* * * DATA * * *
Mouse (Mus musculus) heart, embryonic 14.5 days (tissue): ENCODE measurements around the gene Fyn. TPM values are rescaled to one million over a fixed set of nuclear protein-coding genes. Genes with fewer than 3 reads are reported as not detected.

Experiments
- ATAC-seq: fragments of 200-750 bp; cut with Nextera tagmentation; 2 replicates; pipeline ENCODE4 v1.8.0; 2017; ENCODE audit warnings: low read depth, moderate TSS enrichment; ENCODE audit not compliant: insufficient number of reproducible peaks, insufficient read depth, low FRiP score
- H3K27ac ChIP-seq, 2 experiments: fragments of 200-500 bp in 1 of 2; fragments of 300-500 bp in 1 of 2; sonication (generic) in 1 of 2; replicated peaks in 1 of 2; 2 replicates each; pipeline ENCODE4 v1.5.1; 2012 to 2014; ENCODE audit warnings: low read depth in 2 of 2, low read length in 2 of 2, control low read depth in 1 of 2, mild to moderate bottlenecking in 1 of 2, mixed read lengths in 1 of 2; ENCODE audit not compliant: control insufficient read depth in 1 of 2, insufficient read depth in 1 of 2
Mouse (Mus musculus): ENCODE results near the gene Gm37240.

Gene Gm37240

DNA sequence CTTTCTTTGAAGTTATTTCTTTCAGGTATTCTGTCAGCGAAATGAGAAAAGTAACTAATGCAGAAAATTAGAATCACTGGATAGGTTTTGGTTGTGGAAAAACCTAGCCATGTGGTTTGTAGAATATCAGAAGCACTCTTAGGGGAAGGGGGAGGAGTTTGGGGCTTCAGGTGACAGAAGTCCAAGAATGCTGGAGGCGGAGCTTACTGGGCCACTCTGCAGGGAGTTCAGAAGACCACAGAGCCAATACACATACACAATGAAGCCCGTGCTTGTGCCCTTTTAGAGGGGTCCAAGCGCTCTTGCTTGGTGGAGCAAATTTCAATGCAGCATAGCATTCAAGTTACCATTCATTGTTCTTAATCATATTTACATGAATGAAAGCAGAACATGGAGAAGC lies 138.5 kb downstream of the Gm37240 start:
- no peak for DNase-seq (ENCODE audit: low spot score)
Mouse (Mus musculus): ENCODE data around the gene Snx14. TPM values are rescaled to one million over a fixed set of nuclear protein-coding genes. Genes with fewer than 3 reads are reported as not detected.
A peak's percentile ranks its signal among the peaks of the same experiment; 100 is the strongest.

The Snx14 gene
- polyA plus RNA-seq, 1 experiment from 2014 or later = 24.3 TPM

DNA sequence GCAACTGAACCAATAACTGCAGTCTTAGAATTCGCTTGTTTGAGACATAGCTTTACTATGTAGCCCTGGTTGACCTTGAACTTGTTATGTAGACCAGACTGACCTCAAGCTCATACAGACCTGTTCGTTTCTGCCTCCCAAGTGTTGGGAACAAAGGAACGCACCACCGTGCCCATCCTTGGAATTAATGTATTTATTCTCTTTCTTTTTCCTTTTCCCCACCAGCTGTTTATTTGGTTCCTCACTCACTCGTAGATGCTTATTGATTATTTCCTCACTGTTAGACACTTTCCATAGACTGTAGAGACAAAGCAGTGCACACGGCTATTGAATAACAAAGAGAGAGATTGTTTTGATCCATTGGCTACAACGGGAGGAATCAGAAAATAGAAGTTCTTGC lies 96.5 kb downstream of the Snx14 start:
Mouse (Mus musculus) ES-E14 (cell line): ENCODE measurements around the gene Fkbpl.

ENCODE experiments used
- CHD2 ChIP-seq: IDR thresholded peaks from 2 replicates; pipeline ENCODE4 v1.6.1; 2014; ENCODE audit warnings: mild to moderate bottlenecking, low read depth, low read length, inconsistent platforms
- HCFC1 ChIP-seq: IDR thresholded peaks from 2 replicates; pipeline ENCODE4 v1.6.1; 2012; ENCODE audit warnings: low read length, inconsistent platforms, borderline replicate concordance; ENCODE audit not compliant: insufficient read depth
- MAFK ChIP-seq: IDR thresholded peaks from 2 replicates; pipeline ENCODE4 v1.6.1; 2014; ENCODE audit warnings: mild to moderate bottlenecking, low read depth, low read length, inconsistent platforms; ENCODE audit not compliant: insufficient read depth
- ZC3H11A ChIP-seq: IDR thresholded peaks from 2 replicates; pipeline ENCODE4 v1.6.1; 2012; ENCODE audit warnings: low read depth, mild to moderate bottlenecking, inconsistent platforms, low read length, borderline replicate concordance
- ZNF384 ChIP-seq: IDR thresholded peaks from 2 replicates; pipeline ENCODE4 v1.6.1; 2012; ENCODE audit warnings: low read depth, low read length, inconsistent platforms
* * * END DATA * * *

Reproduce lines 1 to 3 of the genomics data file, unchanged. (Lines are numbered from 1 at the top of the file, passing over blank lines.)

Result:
Mouse (Mus musculus) heart, embryonic 14.5 days (tissue): ENCODE measurements around the gene Fyn. TPM values are rescaled to one million over a fixed set of nuclear protein-coding genes. Genes with fewer than 3 reads are reported as not detected.

Experiments
- ATAC-seq: fragments of 200-750 bp; cut with Nextera tagmentation; 2 replicates; pipeline ENCODE4 v1.8.0; 2017; ENCODE audit warnings: low read depth, moderate TSS enrichment; ENCODE audit not compliant: insufficient number of reproducible peaks, insufficient read depth, low FRiP score